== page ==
Gall bladder disease can usually be overcome through the means of a good diet and appropriate medical treatments. When confronted with serious forms of the disease, however, doctors recommend the removal of the diseased gall bladder through surgical intervention. Gall bladder disease can be either chronic (chronic cholecystitis or billary colic) or acute (acute cholecystitis). Chronic cholecystitis is less serious and generates milder symptoms, while acute cholecystitis may in some cases require surgery.
Advanced forms of gall bladder disease often require gall bladder removal. Acute cholecystitis usually involves bacterial infection and the disease progresses rapidly. Gall bladder disease complications, such as Jaundice (occurs when bile is released into the bloodstream instead of the stomach and small intestine), also require gall bladder removal through surgery. Other complications that require gall bladder removal are: pancreatitis (inflammation and infection of the pancreas), infections of the liver and gall bladder cancer.
Gall bladder disease is usually caused by gallstones, solid structures formed from cholesterol, calcium and bile salts. Gallstones can cause cholecystitis (inflammation and swelling of the gall bladder), choledocholithiasis (occurs when gallstones accumulate inside the bile duct) cholangitis (infection of the gall bladder and bile duct) and pancreatitis. Due to the fact that large gallstones can’t be eliminated through medical treatment and diet, they are often removed through surgical intervention, along with the diseased gall bladder.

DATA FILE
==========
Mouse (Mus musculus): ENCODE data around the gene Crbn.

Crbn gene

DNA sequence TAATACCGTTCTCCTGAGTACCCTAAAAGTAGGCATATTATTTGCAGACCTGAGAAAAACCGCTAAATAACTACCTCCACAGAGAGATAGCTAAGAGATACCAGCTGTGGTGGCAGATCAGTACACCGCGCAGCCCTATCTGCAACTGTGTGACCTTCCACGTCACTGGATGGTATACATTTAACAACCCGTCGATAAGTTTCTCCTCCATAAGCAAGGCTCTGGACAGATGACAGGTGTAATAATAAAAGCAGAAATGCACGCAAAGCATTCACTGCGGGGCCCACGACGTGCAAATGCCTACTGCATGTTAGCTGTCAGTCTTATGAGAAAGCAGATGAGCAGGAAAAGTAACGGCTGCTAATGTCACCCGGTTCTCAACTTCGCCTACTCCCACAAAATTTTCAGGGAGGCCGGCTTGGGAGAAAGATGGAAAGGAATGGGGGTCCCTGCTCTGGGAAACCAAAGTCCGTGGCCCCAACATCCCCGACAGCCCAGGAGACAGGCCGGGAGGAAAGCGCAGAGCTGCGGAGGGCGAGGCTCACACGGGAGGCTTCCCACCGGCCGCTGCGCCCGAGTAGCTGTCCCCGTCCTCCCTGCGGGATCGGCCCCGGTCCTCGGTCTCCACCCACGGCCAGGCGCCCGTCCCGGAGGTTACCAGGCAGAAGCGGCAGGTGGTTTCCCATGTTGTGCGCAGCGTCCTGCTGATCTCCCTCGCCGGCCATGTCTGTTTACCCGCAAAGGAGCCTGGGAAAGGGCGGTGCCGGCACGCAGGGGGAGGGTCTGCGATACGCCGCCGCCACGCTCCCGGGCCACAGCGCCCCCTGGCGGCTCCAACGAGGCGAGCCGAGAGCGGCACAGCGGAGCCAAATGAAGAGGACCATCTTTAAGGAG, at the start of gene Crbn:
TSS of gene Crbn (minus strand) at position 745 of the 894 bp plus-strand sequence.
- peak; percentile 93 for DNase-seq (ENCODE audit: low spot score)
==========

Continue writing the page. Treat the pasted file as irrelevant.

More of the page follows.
The medical procedures that are used in gall bladder removal are traditional surgery (open cholecystectomy) and laparoscopic surgery (laparoscopic cholecystectomy). Gall bladder removal is uncomplicated and involves very few risks. Open surgery is performed through a wide abdominal incision. It can leave permanent scars and patients need to remain in the hospital for around 10 days after the operation. Gall bladder removal through the means of laparoscopic surgery can successfully replace traditional gall bladder surgery. Laparoscopic gall bladder surgery is preferred by most patients, as it requires smaller incisions and a shorter period of recovery after the operation. After gall bladder removal through laparoscopic surgery usually don’t require more than one day of hospitalization.
Right after gall bladder removal, patients are advised to rest for a few days. They also have to avoid any form of physical effort. An appropriate treatment and a strict diet need to be respected a while after gall bladder removal. By restricting the amount of ingested fat and by supplying the organism with bile salts (bile salts tablets are natural supplements and can be found in any drugstore), the body will be able to sustain its normal activity even in the absence of the gall bladder. It is very important to keep a permanent diet in order to help the process of digestion. The absorption of certain foods can be affected after gall bladder removal and you should add vitamin and mineral supplements to your diet in order to compensate for these digestion problems.